Pregnancy-Associated Deaths Due to Drug Use, Suicide and Homicide Increase

May 26, 2022

Clair Margerison, PhDDrug use, suicide, and homicide accounted for more than one-fifth of all pregnancy-associated deaths in the United States during a recent 10-year period, Michigan State University researchers found.

All three causes increased between 2010 and 2019, with deaths due to drug use alone increasing by 190%.

Deaths due to drug-use, suicide, and homicide are a substantial and increasing contributor to pregnancy-associated mortality and preventing these deaths could have saved than 2,600 lives, according to the study published in Obstetrics and Gynecology, a journal of the American College of Obstetricians and Gynecologists.

The year following the birth of a child appeared to be a particularly critical time as the numbers of deaths by drug overdose and suicide increased, said Claire Margerison, PhD, an associate professor of epidemiology and biostatistics in the College of Human Medicine who was the study’s lead author. Previous studies have looked at pregnancy-associated homicides and suicides from prior to 2010. Margerison and her colleagues decided to look at more recent years and include deaths by drug overdoses.

“We know there is an epidemic of overdose deaths in the population as a whole,” Margerison said, “so we wanted to take a look at these deaths among pregnant and postpartum people in particular.”

Using death certificates from 33 states, including Michigan, as well as the District of Columbia, the researchers gleaned data on 11,782 pregnancy-associated deaths between 2010 and 2019 and compared them with the causes of death for women of reproductive age who were not pregnant.

While most pregnancy-associated deaths were due to obstetrical causes (59.3%), 11.4% were due to drugs, 5.4% to suicide, and 5.4% to homicide. The proportions of deaths due to drugs and suicide were lower during pregnancy than for women who were not pregnant, but homicide deaths make up a larger share of all deaths among pregnant women (8%) compared to all deaths to women of reproductive age (3.5%).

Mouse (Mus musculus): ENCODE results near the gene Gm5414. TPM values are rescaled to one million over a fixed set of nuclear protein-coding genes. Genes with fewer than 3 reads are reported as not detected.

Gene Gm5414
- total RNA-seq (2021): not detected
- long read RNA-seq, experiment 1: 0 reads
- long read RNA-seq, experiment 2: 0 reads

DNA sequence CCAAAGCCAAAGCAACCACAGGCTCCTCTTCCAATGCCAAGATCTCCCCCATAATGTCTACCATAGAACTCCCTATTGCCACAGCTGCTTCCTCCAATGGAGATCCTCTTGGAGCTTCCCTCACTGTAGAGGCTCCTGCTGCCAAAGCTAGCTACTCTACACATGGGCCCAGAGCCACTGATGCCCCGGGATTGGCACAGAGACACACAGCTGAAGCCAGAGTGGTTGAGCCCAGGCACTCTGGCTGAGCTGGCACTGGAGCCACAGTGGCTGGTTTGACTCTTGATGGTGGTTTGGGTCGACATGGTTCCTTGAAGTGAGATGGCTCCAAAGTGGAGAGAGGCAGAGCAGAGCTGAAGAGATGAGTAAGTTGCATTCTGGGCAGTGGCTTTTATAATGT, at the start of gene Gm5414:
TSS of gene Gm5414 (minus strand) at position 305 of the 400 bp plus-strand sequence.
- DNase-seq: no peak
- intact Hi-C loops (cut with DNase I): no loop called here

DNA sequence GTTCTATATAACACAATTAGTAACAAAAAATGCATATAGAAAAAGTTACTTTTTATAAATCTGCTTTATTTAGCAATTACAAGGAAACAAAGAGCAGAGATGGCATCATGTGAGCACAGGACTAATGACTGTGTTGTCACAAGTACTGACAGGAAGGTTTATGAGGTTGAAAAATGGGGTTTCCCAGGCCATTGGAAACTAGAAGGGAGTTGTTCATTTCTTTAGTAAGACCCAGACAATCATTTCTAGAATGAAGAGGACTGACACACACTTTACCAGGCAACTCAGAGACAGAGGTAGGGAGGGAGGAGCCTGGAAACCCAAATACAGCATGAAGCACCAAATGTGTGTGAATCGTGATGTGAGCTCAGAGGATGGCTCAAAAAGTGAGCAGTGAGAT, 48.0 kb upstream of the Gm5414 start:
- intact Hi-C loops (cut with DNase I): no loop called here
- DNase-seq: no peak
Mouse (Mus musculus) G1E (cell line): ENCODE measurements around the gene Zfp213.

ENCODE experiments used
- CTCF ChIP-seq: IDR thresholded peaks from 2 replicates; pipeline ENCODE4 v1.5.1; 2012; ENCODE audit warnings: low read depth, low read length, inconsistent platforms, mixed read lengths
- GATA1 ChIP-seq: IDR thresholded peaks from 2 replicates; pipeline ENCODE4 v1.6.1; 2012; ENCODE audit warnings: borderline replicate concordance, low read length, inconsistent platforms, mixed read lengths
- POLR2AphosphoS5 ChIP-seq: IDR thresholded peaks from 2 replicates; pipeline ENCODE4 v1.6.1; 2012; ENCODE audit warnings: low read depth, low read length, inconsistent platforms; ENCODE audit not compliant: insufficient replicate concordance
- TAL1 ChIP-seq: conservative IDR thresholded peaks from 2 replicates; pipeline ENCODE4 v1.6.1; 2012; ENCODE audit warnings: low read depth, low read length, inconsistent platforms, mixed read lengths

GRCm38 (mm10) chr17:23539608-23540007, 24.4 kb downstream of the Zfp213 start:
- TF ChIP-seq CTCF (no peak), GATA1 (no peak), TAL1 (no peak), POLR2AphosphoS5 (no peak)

The later postpartum period, six weeks to one year after the end of pregnancy, may be a period when people are particularly vulnerable to drug-related deaths and suicide. Approximately 50% of pregnancy-associated drug-related deaths and suicides occurred during this time, compared to less than 40% during pregnancy.

The reason for the high risk of drug-related and suicide death in the late postpartum period is unclear, Margerison said, but may be due to lack of continuous postpartum care, lack of specialized mental health and substance use services, increasing stress of caring for a newborn, lack of structural supports (such as stable housing), stigma or fear of punitive consequences, hormonal changes, and decreased tolerance after abstaining from drug use during pregnancy.

“That suggests that the later period after pregnancy is an important time for screening and other preventive measures,” Margerison said. These could include screening for substance use, suicidality, psychological distress, intimate partner violence, better coordination of care, and identifying barriers to accessing care, such as poverty, racism, domestic abuse, transportation, or childcare, she said.

“We think that people may be falling through the cracks,” Margerison said. “People go to the doctor frequently during pregnancy, but there is much less medical attention paid to the postpartum person.”

Of particular concern, the study identified ethnic disparities in the causes of death. The rates of deaths due to drug use and suicide were highest among Native Americans and Native Alaskans, while the rate of death due to homicide was highest among African Americans.

Margerison suspects that the numbers of pregnancy-associated deaths continued to increase during the COVID-19 pandemic, and she is applying for funding to study that time.

“What we know is that drug overdose deaths increased in the general population during the pandemic. We also know that alcohol-related deaths increased,” she said, as well as homicides. “We anticipate that deaths due to those causes would also have increased among pregnant and postpartum people.”